ANDY SCHMOOKLER - NVD

Andy Schmookler

So Virginia has voted to allow marijuana (a.k.a. cannabis) to join the list of mind-altering drugs that are legal for adults to use.

This decision recognizes a truth America learned the hard way nearly a century ago: that Prohibition is a losing approach to a drug that people want, like alcohol in the 1920s, and marijuana more recently. Prohibition enriches criminal organizations, ruins lives, and doesn’t work well besides.

Even though alcohol remains a dangerous drug – benign in some lives, but destructive in others – it has been legal for generations, and is an important part of life in America.

(Countless gatherings of friends, combined with the imbibing of alcohol to help dissolve social inhibitions and foster conviviality, illustrate the possibility of that drug’s being used in wise and constructive ways.)

Then there’s the nicotine in our various tobacco products (a drug more addictive than alcohol).

Nicotine is also psychoactive, which is why the U.S. Army gave out so many free cigarettes to the G.I.s fighting World War II. (Nicotine is known to be an anti-anxiety drug and, for men routinely facing death, the cigarette was a handy means of self-medicating.)

And for generations, American life has included a central place for the cup of coffee.

Of these three legal psychoactive drugs, caffeine seems the one that’s come out the best. True, it is also physically addictive. However, the current science says that you are actually increasing your life expectancy the more coffee you drink up to four and a half cups a day!

Meanwhile, millions of Americans sing the praises of the psychoactive effects – brightening, energizing – of that morning coffee.

Just about everywhere you look, and throughout our history, we Americans have been using psychoactive drugs. Each drug has its own qualities, taking our consciousness in certain directions.

And now another legal drug is coming to Virginia—marijuana/cannabis, which takes consciousness in its own directions.

While it won’t be difficult for legalization to be an improvement over the previous policy of marijuana prohibition, our society still faces the challenge of maximizing the benefit, and minimizing the harm, of the role cannabis plays in our society.

Marijuana is like alcohol in having the potential to enhance life.

(And it has the advantage of being clearly a less dangerous drug than alcohol, which kills nearly a hundred thousand Americans a year, is implicated in a great many automobile accidents, and increases the tendency to violence.)

Whether the beneficial potential of marijuana is realized depends on people understanding how to use it wisely. The wisest use of psychoactive drugs, I would argue, has a “sacramental” aspect — a view that shows respect for those drugs having an impact on the human spirit.

We know that alcohol has long been used sacramentally. (Wine is part of Christian communion, and is a central part of the Passover seder, the holiday meal that was Jesus’s Last Supper).

We know that tobacco was used sacramentally by the Native Americans (the first peoples to incorporate that drug into their culture). Ceremonial use, not chain-smoking.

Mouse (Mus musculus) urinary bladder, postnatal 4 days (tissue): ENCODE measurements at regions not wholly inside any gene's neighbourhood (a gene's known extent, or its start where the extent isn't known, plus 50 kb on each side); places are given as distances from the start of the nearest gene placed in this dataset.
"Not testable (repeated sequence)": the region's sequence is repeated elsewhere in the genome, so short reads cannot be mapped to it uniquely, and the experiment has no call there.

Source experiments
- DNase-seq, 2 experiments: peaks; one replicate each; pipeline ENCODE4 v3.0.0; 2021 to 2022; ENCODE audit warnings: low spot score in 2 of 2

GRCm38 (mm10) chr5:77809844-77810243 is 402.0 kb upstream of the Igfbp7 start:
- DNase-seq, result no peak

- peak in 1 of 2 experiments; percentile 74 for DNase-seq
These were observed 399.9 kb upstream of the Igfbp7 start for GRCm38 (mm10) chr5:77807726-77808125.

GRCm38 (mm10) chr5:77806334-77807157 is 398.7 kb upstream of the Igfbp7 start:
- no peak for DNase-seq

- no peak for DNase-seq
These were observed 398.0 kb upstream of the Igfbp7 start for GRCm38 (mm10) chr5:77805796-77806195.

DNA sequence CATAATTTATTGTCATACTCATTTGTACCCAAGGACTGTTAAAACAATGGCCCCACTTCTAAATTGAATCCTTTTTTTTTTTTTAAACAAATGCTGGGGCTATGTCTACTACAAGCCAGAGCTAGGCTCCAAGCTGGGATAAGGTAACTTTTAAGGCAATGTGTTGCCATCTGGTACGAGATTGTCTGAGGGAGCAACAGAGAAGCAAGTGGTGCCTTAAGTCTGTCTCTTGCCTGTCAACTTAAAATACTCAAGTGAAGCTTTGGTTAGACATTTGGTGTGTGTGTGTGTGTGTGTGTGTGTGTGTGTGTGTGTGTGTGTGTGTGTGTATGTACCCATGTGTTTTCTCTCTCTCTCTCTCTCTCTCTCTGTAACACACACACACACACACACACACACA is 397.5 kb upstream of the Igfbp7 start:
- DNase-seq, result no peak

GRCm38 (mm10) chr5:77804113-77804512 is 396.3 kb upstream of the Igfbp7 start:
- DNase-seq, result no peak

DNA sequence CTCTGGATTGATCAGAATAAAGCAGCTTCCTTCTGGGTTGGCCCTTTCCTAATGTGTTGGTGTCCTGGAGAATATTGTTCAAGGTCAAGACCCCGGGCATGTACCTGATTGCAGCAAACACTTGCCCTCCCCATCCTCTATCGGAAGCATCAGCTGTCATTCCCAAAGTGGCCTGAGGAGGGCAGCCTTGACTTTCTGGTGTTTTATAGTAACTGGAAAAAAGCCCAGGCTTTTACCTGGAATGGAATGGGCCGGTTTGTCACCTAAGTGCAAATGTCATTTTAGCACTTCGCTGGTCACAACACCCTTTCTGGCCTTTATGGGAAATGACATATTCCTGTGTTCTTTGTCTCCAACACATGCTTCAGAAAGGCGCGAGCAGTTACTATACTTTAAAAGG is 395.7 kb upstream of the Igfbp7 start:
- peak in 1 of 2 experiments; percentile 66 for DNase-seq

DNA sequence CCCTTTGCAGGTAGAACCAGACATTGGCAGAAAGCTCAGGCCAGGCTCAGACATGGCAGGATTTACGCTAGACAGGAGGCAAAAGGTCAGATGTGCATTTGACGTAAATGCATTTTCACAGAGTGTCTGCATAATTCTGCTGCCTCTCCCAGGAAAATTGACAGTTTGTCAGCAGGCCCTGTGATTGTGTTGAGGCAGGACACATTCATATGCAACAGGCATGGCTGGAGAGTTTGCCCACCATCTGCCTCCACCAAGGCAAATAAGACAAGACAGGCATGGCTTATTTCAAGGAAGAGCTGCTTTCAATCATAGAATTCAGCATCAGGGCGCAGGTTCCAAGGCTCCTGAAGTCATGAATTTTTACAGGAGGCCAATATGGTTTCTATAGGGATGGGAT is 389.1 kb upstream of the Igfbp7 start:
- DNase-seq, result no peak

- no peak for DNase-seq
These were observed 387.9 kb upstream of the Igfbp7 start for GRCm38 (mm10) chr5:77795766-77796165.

And even caffeine has an important place in the history of Western consciousness, as shown by the pivotal cultural role played by Europe’s early coffee houses.

So what would the sacramental use of cannabis look like in the lives of adults?

For many Americans exposed to the demonization of marijuana – starting with the infamous “Reefer Madness” a few generations ago – it likely will seem strange to think that this drug could have any spiritual value.

It might be useful, in the context of that cultural demonization of the drug, to contemplate the implications of a recent archaeological discovery. In ancient temples of the Kingdom of Judah, from Biblical times, the residue of burnt offerings have been analyzed. One altar was used for frankincense. The other for the burning of marijuana — because, the archaeologists believe, the psychoactive effects were considered to enhance the worship experience.

The effects of cannabis can be varied – from relaxation and good feeling (as some use a beer or glass of wine after work), to the quickening of awareness.

Perhaps the main way marijuana differs from alcohol, caffeine, and nicotine, is that marijuana enables a person to escape habitual thought patterns and see things in new, creative ways.

Taking a break from one’s habitual ways of thinking can be meaningful and liberating. (What has become merely “habitual” tends to get drained of its meaningfulness. E.g. the proverb becomes shopworn, and no longer packs the punch it had when some creative person first came up with it.)

Seeing things freshly can make one feel more profoundly in touch with one’s reality.

Creativity can make one feel more deeply alive.

(Another recent scientific finding might mean something: analysis of a pipe found on the grounds of Shakespeare’s home in Stratford-on-Avon found residues of cannabis.)

In addition, the “habitual” can mean being “stuck.” Seeing things in new ways, therefore, can enable one to get “unstuck.” And getting unstuck can open the door to spiritual, emotional, or intellectual growth.

Andy Schmookler is a prize-winning author. Many of his works can be found at www.ABetterHumanStory.org